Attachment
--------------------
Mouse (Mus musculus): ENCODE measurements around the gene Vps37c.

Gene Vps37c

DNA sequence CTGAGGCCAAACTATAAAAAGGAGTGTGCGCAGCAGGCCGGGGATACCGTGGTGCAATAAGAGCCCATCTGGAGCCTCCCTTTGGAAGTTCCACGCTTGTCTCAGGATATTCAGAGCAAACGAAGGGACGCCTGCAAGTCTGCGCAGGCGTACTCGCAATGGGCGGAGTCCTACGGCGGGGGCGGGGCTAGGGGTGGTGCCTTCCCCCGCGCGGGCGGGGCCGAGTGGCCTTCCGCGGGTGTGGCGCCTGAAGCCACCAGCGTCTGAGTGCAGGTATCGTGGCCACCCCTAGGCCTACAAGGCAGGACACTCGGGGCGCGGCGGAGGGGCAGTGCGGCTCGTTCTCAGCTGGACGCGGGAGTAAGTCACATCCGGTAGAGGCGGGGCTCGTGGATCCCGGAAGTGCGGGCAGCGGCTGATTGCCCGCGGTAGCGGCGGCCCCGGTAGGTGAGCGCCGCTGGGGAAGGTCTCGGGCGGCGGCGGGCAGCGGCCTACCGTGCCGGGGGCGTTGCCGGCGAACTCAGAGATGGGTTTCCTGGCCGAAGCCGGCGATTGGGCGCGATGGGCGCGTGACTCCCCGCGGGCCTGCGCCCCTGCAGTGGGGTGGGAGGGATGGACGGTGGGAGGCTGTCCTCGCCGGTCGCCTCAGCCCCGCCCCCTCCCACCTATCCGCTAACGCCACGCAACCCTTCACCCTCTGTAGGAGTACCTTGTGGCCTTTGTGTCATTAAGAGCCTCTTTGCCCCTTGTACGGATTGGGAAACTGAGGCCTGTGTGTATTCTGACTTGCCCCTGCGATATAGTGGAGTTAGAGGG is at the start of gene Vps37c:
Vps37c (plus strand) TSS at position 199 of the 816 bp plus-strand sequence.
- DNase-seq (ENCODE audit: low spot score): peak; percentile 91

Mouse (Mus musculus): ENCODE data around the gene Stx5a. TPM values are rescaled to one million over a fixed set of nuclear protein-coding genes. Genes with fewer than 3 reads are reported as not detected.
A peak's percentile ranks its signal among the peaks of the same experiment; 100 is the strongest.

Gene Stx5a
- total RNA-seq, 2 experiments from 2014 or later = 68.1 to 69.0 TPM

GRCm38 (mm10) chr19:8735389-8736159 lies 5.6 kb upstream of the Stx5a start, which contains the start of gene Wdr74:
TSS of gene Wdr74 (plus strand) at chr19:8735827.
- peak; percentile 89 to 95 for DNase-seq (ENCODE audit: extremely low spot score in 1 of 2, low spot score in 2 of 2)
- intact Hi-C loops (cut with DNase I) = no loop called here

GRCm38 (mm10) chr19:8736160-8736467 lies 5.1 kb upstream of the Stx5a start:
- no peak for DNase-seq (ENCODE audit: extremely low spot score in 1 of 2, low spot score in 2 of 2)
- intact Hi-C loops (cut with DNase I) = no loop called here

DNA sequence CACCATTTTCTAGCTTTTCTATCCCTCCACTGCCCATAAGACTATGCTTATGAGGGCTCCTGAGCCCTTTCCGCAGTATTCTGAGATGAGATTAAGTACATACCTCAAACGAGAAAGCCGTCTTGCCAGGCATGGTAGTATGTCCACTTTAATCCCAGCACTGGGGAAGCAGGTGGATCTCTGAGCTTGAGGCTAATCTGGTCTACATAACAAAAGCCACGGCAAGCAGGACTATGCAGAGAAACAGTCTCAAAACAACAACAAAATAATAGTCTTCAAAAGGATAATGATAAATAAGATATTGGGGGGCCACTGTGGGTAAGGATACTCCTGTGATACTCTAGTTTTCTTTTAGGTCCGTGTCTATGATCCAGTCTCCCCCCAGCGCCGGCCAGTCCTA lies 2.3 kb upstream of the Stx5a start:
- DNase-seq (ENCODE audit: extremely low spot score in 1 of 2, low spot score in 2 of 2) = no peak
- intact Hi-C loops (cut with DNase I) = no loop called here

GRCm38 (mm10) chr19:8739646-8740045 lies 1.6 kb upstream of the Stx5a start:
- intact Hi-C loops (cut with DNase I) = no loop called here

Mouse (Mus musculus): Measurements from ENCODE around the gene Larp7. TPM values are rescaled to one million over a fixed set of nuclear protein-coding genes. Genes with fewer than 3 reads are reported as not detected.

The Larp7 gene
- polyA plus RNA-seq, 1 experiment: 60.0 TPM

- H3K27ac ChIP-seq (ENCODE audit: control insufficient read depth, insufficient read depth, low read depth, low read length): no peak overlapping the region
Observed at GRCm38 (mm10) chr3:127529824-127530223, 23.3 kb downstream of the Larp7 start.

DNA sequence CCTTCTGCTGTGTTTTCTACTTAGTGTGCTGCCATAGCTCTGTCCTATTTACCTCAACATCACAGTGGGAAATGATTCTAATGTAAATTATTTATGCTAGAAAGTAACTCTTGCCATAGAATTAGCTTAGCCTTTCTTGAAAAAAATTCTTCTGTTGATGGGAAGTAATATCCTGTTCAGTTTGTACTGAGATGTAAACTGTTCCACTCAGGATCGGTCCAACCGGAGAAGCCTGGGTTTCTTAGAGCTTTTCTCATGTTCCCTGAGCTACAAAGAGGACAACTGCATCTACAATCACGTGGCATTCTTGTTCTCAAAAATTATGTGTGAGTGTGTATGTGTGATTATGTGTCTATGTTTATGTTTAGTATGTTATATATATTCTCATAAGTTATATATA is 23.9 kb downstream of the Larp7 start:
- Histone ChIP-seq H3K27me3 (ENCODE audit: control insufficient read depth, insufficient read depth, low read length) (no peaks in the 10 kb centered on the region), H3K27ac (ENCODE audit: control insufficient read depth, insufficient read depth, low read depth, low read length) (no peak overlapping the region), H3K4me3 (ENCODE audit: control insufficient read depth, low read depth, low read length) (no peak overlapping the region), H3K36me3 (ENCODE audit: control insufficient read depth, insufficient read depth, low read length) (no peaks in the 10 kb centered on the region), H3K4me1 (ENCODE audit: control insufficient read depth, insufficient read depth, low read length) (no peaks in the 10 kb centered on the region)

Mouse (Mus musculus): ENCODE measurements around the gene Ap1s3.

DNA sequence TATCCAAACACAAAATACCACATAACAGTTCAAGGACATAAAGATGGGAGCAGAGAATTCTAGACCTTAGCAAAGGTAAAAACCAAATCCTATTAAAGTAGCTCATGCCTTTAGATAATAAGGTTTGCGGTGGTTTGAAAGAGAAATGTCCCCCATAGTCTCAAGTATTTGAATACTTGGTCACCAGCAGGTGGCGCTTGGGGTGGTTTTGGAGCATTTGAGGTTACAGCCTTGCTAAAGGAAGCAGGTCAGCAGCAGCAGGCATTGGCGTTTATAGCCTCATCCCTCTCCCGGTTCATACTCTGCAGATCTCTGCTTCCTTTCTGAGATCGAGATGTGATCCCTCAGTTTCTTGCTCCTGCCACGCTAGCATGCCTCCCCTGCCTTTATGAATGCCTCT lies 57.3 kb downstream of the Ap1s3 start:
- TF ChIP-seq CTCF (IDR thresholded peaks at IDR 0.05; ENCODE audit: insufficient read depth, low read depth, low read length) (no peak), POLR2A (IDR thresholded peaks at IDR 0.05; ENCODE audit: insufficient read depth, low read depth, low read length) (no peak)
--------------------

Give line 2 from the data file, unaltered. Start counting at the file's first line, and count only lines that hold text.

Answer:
Gene Vps37c